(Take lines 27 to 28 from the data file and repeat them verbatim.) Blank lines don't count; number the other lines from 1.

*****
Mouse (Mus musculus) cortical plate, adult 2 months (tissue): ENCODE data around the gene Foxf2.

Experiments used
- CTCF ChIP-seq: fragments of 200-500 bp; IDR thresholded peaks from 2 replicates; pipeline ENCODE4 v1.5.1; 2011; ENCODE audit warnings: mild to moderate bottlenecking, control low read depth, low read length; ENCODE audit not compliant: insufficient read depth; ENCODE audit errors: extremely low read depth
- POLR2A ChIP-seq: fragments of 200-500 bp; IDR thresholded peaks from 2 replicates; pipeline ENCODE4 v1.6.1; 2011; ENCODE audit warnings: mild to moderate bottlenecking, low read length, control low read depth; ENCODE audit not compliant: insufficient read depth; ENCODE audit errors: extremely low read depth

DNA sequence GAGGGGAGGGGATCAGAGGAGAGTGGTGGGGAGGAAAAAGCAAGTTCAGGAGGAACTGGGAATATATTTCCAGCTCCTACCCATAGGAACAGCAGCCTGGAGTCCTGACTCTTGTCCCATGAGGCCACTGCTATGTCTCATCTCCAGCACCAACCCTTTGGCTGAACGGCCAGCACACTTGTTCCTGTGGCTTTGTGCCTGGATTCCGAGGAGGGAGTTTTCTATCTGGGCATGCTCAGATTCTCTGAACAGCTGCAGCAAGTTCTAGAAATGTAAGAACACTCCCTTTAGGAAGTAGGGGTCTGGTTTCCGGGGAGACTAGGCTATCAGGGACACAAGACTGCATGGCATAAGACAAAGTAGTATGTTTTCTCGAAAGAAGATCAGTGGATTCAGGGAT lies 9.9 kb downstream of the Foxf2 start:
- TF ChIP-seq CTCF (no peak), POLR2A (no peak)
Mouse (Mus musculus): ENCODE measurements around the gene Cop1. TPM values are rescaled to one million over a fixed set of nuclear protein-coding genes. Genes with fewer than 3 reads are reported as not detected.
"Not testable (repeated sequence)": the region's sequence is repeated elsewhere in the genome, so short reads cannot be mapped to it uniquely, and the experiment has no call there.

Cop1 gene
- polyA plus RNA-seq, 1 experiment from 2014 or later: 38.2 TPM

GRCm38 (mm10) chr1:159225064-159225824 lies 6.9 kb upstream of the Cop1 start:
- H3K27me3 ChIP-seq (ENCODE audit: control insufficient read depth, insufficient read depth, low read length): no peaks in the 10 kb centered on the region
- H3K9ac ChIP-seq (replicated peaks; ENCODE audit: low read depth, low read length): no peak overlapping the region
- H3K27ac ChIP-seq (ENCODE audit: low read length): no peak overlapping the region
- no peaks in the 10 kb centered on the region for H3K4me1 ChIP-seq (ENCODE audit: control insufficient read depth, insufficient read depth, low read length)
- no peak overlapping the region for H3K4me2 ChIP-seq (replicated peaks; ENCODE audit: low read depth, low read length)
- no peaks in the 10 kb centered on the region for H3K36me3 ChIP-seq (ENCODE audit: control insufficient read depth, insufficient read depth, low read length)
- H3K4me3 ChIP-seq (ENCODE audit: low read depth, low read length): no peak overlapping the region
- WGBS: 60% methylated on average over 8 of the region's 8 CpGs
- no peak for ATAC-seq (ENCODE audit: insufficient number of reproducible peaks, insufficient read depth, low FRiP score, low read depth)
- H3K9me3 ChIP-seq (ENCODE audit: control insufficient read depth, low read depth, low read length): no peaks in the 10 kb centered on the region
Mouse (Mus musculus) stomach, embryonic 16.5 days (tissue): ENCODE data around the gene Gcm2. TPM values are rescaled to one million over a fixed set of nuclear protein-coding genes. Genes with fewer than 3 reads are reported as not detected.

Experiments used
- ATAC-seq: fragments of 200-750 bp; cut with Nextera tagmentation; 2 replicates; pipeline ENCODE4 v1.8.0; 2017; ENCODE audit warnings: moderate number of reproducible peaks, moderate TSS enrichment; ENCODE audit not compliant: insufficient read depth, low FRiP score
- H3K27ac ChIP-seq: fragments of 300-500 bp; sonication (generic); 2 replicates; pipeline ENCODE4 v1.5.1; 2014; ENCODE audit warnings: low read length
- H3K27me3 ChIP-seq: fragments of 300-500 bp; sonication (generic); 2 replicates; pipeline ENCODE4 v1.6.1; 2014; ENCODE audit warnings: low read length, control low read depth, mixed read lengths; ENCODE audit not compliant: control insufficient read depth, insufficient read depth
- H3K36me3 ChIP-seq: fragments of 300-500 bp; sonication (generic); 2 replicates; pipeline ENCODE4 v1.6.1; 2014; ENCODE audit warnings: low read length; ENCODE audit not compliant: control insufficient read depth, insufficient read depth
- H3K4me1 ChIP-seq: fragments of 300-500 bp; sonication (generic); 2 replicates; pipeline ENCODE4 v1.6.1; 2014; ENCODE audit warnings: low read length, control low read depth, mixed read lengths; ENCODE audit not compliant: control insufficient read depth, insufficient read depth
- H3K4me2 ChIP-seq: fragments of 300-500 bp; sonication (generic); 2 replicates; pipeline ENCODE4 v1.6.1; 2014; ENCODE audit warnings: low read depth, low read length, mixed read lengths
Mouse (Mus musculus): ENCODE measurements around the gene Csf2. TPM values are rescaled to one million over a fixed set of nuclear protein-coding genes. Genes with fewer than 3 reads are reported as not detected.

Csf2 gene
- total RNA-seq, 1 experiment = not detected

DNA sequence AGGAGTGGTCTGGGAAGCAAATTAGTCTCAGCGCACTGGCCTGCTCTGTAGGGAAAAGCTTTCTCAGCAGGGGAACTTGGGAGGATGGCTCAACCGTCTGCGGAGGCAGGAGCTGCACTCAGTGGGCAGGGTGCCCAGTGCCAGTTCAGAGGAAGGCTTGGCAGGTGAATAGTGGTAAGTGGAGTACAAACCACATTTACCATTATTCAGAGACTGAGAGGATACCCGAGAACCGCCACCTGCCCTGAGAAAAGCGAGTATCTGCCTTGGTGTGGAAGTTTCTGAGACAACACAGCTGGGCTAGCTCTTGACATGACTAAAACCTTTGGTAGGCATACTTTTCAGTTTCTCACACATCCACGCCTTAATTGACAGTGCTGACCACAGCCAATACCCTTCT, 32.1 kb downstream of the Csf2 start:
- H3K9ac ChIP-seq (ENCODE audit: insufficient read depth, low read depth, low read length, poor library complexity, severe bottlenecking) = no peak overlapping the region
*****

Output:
- H3K36me3 ChIP-seq: fragments of 300-500 bp; sonication (generic); 2 replicates; pipeline ENCODE4 v1.6.1; 2014; ENCODE audit warnings: low read length; ENCODE audit not compliant: control insufficient read depth, insufficient read depth
- H3K4me1 ChIP-seq: fragments of 300-500 bp; sonication (generic); 2 replicates; pipeline ENCODE4 v1.6.1; 2014; ENCODE audit warnings: low read length, control low read depth, mixed read lengths; ENCODE audit not compliant: control insufficient read depth, insufficient read depth